Review: Documentary sheds light on Rita Moreno's career — and recent 'In the Heights' remarks

  • Oops!
    Something went wrong.
    Please try again later.
·6 min read
In this article:
  • Oops!
    Something went wrong.
    Please try again later.

The Times is committed to reviewing theatrical film releases during the COVID-19 pandemic. Because moviegoing carries risks during this time, we remind readers to follow health and safety guidelines as outlined by the Centers for Disease Control and Prevention and local health officials.

Early on in the winsome new documentary about her life and work, Rita Moreno takes gently hilarious aim at Tuptim, the young Burmese concubine she played in the 1956 film of “The King and I.” Wrinkling her nose and tilting her head in a simpering parody of her big romantic number (“We Kiss in a Shadow”), Moreno exercises what feels like a practiced talent for finding the absurdity in a frustrating situation. To become Tuptim and the many other pan-ethnic placeholders she was assigned during her years under studio contract, Moreno had her skin darkened, wrapped her tongue around a thick accent (or amalgam of accents) and tried her hardest to animate a ludicrous stereotype. In her words, “I just tried to do what I could.”

Such were the travails of a future national treasure and Hollywood legend at a time when the industry “didn’t know what to do with a Latina,” as she put it in 2019. With few parts of substance coming her way, Moreno pushed ahead in role after dull, demeaning role, smiling and cajoling and pouting and seducing, getting spanked in “The Vagabond King” and tumbling to her death in “Seven Cities of Gold.” She had a blast as the flashy B-lister Zelda Zanders in “Singin’ in the Rain,” one of the few pictures of the era that didn’t exploit or otherize her. Her breakthrough arrived, of course, with “West Side Story,” the 1961 blockbuster musical that won her an Oscar for best supporting actress, a triumph that came with its own compromises: While Anita remains Moreno’s most memorable big-screen role by far, it was one she still had to play slathered in dark makeup. Being Puerto Rican, apparently, didn’t sufficiently qualify her to play Puerto Rican.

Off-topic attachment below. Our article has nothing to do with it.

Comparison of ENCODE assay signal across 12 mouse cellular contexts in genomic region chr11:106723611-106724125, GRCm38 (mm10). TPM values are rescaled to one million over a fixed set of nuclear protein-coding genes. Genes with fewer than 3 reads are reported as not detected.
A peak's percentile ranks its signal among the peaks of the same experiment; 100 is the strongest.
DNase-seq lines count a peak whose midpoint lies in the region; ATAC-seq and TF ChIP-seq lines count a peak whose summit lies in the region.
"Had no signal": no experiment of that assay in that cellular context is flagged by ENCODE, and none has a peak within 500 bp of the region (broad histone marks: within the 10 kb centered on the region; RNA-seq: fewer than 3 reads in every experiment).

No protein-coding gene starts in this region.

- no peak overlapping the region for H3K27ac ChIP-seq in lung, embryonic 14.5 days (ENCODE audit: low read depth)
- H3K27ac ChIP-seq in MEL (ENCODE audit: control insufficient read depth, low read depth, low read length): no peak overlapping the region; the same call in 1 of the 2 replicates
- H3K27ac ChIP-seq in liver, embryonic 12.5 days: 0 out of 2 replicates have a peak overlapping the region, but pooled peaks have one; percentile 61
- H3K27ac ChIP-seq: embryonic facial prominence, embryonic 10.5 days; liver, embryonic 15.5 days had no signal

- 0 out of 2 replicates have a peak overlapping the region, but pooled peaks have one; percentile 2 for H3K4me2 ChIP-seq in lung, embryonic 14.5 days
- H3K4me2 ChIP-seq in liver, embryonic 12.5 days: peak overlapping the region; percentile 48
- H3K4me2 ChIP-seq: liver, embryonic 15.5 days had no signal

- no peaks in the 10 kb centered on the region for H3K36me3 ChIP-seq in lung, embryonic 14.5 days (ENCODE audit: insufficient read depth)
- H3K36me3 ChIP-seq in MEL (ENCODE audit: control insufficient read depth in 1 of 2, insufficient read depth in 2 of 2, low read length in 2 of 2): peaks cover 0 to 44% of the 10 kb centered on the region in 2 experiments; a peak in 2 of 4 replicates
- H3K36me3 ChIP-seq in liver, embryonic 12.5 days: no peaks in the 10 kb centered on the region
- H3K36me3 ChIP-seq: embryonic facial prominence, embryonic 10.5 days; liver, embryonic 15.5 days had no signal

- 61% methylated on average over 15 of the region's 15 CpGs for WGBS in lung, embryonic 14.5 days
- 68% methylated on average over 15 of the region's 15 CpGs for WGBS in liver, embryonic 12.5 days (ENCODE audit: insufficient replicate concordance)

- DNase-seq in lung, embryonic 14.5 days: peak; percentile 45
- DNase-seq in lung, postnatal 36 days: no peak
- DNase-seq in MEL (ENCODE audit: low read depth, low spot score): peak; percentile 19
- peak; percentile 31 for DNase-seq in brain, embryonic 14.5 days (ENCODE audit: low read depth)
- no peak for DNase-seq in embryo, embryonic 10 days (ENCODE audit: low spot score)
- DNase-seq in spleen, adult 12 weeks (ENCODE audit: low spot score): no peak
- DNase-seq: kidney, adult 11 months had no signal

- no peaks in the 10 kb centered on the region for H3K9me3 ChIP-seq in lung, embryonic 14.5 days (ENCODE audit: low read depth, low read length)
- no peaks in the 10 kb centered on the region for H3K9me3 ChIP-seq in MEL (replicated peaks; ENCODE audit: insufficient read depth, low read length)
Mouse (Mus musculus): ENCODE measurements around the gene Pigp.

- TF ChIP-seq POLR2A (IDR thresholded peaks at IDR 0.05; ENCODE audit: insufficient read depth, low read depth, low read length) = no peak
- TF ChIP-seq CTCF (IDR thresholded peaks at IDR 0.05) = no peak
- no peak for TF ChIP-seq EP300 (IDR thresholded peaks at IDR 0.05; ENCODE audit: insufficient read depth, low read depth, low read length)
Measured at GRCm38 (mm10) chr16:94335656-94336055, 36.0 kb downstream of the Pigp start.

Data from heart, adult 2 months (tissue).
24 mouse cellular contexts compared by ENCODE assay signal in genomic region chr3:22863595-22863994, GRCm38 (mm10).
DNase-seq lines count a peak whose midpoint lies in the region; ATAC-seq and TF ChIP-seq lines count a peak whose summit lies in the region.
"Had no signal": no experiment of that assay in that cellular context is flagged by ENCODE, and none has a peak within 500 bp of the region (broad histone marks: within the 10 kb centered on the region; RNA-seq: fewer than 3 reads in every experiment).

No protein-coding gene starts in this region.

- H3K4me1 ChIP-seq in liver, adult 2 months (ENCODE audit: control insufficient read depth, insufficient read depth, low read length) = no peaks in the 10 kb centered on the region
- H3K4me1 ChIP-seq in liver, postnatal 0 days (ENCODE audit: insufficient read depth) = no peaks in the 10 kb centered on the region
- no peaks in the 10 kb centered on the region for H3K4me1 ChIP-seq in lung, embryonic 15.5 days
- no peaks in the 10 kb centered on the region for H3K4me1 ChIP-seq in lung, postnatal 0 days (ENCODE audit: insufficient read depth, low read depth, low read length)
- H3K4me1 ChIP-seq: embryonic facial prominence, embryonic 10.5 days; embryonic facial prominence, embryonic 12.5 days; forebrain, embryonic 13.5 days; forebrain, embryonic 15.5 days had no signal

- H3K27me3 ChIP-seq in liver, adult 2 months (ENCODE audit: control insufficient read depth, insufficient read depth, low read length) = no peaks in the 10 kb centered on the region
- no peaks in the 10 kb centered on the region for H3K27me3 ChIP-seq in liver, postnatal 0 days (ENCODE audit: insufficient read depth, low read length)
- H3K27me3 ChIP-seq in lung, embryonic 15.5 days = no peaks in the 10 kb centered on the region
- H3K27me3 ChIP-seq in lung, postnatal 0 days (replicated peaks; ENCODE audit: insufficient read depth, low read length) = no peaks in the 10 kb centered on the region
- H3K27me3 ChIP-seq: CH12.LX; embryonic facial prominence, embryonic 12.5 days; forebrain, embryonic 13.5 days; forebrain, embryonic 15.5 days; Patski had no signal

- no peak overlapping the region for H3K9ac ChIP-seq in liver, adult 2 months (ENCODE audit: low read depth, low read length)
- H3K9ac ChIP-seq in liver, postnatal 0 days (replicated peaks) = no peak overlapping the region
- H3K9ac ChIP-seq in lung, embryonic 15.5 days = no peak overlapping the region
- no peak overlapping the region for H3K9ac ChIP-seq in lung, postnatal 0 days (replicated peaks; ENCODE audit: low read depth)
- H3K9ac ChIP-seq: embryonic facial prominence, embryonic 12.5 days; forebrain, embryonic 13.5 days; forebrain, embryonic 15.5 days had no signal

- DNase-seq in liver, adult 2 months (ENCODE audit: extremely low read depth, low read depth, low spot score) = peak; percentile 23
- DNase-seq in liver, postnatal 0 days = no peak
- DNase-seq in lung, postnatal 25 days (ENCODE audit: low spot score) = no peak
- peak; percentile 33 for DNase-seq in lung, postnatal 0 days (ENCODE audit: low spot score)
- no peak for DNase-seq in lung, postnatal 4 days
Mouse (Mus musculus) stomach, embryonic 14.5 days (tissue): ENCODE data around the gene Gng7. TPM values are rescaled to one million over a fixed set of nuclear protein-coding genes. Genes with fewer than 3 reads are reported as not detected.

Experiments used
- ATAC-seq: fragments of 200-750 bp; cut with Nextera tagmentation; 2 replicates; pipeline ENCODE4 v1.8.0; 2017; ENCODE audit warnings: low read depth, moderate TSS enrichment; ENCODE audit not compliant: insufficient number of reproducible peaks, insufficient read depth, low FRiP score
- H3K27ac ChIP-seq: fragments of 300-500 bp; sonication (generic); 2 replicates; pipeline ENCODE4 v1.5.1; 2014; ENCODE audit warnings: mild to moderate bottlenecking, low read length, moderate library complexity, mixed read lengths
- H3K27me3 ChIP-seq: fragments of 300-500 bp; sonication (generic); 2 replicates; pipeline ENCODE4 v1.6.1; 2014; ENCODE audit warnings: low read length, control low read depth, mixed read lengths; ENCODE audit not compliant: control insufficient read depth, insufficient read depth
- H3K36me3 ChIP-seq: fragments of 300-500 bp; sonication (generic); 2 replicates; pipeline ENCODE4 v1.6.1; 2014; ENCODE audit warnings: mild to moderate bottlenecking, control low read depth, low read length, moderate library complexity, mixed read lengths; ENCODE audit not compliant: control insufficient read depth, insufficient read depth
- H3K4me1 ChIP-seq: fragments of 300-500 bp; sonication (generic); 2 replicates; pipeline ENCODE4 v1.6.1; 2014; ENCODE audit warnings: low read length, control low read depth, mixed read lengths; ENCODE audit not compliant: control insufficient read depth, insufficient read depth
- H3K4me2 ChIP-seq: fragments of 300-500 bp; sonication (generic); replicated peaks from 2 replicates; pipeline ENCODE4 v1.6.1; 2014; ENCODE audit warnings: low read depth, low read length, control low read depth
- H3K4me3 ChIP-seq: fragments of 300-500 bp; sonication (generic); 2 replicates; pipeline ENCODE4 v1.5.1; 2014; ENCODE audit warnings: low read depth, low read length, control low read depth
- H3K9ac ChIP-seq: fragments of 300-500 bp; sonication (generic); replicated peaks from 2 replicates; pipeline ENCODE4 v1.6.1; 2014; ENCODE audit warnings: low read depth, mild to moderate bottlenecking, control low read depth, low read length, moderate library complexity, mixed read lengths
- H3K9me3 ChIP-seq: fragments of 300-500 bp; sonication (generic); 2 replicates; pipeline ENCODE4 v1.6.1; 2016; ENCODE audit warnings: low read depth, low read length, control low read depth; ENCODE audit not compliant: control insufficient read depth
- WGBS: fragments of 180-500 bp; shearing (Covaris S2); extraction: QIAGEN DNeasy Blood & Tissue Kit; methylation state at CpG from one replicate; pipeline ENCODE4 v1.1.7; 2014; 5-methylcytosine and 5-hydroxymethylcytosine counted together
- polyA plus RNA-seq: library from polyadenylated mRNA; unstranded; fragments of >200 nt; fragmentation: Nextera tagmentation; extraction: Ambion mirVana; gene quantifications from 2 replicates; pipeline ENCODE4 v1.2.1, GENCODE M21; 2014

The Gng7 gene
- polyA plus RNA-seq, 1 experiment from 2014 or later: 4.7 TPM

These outrageous recollections, sharply packaged and presented by the director Mariem Pérez Riera, are enough to make “Rita Moreno: Just a Girl Who Decided to Go for It” an eye-opening, rightly infuriating work on its own terms. But I probably wasn’t alone in replaying and rethinking these moments following Moreno’s recent appearance on “The Late Show,” when she defended Lin-Manuel Miranda against criticism of the lack of Afro-Latino lead performers in “In the Heights,” the film version of his Washington Heights-set musical. (Miranda is one of many interviewed in the documentary, which he executive produced.) Moreno’s remarks (“Can’t you just wait a while and leave it alone?”) drew widespread criticism, and within a day she had issued an apology for being “clearly dismissive of black lives that matter in our Latin community.”

There’s an irony in the fact that Moreno, having once presented a darker-complected version of herself to satisfy the racism of 1950s Hollywood, was now being faulted for aligning herself with the colorism of 2020s Hollywood. More irony, perhaps, than surprise: She wouldn’t be the first trailblazer to stand accused of reinforcing the very status quo she battled for most of her career. Whether or not that charge holds water, her comments were illuminating of a larger problem, namely the unfair representational burden shouldered by any major Hollywood production that, like “In the Heights,” is being presented as an overdue corrective. But her remarks were also disappointing in their failure to position Black Latino exclusion on a systemic continuum with her own. One key strand of “Just a Girl Who Decided to Go for It,” focused on Moreno’s long and admirable history of activism on behalf of different marginalized communities, suggests that such parallels are hardly lost on her.